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Cell. 2016 Mar 24;165(1):75-87. doi: 10.1016/j.cell.2016.02.032.

Long-Lived Binding of Sox2 to DNA Predicts Cell Fate in the Four-Cell Mouse Embryo.

Author information

1
Institute of Molecular and Cell Biology, A(∗)STAR, 61 Biopolis Drive, Singapore 138673, Singapore.
2
Facultad de Ciencias Exactas y Naturales, Universidad de Buenos Aires, CONICET, Buenos Aires C1428EHA, Argentina.
3
Facultad de Ciencias Exactas y Naturales, Universidad de Buenos Aires, CONICET, Buenos Aires C1428EHA, Argentina. Electronic address: vlevi12@gmail.com.
4
Institute of Molecular and Cell Biology, A(∗)STAR, 61 Biopolis Drive, Singapore 138673, Singapore. Electronic address: plachtan@imcb.a-star.edu.sg.

Abstract

Transcription factor (TF) binding to DNA is fundamental for gene regulation. However, it remains unknown how the dynamics of TF-DNA interactions change during cell-fate determination in vivo. Here, we use photo-activatable FCS to quantify TF-DNA binding in single cells of developing mouse embryos. In blastocysts, the TFs Oct4 and Sox2, which control pluripotency, bind DNA more stably in pluripotent than in extraembryonic cells. By contrast, in the four-cell embryo, Sox2 engages in more long-lived interactions than does Oct4. Sox2 long-lived binding varies between blastomeres and is regulated by H3R26 methylation. Live-cell tracking demonstrates that those blastomeres with more long-lived binding contribute more pluripotent progeny, and reducing H3R26 methylation decreases long-lived binding, Sox2 target expression, and pluripotent cell numbers. Therefore, Sox2-DNA binding predicts mammalian cell fate as early as the four-cell stage. More generally, we reveal the dynamic repartitioning of TFs between DNA sites driven by physiological epigenetic changes. VIDEO ABSTRACT.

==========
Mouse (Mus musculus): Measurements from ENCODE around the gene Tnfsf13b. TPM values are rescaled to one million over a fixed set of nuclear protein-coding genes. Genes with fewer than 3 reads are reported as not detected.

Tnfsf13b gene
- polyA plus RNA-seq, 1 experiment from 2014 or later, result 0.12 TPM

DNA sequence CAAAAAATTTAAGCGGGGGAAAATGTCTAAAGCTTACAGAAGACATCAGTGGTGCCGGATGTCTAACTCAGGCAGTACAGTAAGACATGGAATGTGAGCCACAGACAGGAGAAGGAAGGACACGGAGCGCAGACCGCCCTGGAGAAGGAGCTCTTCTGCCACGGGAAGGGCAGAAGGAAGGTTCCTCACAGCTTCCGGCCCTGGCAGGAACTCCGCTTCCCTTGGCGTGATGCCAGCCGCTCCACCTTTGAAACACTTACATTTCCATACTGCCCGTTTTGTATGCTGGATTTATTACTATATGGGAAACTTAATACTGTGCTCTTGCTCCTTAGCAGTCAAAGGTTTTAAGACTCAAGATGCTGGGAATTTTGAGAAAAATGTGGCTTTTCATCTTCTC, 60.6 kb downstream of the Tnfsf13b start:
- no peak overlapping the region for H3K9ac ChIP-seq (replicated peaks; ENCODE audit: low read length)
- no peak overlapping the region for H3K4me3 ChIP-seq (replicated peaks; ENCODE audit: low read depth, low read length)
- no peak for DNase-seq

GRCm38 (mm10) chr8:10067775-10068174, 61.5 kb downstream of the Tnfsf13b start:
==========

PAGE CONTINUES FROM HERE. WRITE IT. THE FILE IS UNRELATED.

PMID:
27015308
DOI:
10.1016/j.cell.2016.02.032
[Indexed for MEDLINE]
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